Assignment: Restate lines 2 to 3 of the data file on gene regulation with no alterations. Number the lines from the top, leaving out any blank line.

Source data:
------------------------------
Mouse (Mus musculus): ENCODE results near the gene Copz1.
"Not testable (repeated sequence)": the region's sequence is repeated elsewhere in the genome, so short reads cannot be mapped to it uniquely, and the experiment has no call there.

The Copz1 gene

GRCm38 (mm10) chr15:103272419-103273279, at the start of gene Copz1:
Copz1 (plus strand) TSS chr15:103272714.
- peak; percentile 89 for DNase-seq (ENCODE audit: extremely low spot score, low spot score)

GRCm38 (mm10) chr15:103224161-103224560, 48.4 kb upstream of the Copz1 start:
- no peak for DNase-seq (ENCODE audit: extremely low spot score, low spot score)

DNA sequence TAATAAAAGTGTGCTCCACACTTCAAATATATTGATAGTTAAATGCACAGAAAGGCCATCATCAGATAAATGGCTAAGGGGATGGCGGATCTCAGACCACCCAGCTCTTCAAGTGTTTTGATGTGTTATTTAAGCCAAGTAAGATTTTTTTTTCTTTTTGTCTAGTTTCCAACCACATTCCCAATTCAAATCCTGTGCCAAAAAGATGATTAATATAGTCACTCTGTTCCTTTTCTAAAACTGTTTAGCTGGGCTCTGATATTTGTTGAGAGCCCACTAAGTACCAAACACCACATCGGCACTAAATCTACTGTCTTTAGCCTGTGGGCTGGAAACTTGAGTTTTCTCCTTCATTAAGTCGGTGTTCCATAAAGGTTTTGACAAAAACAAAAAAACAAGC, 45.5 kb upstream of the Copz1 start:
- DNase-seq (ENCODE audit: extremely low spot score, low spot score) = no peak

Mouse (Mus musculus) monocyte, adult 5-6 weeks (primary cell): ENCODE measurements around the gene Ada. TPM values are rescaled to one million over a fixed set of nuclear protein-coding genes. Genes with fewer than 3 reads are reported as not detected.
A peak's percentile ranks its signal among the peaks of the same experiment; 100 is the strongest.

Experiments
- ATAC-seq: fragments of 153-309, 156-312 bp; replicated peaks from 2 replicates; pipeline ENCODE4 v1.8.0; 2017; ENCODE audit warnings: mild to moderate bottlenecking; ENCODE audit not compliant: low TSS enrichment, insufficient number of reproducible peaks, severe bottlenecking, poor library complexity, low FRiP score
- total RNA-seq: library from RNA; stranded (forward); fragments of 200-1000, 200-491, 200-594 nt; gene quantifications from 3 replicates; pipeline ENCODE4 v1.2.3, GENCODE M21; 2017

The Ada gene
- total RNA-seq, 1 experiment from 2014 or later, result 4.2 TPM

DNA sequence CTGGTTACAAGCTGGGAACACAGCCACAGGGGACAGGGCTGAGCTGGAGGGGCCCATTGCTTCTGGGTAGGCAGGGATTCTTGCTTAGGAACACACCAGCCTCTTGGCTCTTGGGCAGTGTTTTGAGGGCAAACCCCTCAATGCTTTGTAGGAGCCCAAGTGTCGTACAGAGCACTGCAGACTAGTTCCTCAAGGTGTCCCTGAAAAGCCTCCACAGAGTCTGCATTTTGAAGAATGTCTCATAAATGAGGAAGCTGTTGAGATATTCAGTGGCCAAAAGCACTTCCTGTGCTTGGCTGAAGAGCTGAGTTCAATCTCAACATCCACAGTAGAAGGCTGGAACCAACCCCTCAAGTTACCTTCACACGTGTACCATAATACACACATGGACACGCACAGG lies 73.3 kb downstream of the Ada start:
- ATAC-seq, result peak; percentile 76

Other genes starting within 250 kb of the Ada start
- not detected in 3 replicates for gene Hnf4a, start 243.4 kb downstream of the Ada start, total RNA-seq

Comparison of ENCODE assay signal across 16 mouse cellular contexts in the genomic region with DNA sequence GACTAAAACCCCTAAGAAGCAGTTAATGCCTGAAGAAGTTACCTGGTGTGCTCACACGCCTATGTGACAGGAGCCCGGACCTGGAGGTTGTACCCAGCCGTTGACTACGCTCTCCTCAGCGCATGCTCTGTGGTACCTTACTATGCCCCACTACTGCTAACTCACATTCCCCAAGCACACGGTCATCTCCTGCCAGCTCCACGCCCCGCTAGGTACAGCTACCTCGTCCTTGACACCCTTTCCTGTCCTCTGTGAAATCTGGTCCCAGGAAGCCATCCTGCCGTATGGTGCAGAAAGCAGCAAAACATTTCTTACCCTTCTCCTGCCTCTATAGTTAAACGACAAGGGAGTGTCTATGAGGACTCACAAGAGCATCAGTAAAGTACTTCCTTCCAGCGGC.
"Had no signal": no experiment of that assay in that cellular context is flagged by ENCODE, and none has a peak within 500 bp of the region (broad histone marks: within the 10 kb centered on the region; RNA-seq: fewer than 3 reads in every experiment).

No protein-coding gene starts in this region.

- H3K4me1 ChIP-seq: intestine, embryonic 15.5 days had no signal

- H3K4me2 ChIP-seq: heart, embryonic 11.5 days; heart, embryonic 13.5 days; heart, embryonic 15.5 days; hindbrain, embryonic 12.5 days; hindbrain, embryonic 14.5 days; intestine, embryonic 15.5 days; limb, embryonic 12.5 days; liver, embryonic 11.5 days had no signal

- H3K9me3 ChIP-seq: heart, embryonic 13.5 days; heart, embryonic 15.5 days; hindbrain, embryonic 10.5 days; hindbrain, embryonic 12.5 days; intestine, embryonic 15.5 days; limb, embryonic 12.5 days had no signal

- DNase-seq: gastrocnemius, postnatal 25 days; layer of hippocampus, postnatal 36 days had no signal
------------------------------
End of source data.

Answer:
"Not testable (repeated sequence)": the region's sequence is repeated elsewhere in the genome, so short reads cannot be mapped to it uniquely, and the experiment has no call there.

The Copz1 gene